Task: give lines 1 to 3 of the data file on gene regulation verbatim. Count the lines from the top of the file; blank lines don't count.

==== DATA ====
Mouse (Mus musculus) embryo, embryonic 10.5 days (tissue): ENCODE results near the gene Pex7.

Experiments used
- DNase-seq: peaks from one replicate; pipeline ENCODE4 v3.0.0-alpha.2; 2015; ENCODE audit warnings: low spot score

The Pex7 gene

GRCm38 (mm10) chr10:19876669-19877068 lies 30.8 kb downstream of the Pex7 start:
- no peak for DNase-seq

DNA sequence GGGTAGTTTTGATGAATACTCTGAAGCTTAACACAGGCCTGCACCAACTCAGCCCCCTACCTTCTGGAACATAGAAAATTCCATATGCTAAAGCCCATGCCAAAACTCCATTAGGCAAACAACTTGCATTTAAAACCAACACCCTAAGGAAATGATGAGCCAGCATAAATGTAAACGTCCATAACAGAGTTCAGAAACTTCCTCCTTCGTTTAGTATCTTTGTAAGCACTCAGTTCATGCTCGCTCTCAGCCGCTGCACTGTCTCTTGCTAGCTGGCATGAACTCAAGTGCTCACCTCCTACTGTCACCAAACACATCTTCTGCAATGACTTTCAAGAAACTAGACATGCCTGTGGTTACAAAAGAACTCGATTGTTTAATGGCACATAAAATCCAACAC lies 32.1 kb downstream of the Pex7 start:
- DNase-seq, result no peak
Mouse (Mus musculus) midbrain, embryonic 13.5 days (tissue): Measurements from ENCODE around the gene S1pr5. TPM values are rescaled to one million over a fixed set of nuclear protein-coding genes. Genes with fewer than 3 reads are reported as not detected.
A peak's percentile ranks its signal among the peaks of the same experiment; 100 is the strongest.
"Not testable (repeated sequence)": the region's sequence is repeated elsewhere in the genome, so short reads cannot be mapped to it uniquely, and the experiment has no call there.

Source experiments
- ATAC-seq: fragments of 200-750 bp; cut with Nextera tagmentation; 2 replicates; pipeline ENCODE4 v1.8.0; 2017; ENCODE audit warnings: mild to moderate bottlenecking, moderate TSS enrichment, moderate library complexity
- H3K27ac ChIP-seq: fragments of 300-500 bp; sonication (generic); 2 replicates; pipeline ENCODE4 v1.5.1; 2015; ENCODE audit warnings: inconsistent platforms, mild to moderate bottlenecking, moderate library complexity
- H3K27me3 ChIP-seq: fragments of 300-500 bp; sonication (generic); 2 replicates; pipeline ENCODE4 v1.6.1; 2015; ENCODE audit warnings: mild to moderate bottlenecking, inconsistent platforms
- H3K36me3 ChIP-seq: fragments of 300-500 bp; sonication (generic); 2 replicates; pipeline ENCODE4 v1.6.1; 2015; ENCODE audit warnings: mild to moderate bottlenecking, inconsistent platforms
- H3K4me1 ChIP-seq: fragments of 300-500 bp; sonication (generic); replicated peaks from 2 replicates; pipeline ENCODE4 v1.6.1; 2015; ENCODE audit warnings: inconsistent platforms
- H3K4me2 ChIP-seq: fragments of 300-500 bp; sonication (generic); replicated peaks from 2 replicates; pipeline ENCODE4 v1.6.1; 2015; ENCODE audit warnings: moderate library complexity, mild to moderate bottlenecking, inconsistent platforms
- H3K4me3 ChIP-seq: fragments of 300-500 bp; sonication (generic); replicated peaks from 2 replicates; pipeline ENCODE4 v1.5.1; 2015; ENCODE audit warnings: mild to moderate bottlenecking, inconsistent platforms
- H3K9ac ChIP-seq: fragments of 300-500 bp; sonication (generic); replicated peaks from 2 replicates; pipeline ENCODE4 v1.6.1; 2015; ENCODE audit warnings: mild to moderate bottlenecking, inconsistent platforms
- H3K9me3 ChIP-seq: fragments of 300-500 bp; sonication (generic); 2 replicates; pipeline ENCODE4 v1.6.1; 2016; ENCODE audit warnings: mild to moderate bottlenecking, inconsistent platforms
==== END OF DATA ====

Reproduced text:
Mouse (Mus musculus) embryo, embryonic 10.5 days (tissue): ENCODE results near the gene Pex7.

Experiments used
- DNase-seq: peaks from one replicate; pipeline ENCODE4 v3.0.0-alpha.2; 2015; ENCODE audit warnings: low spot score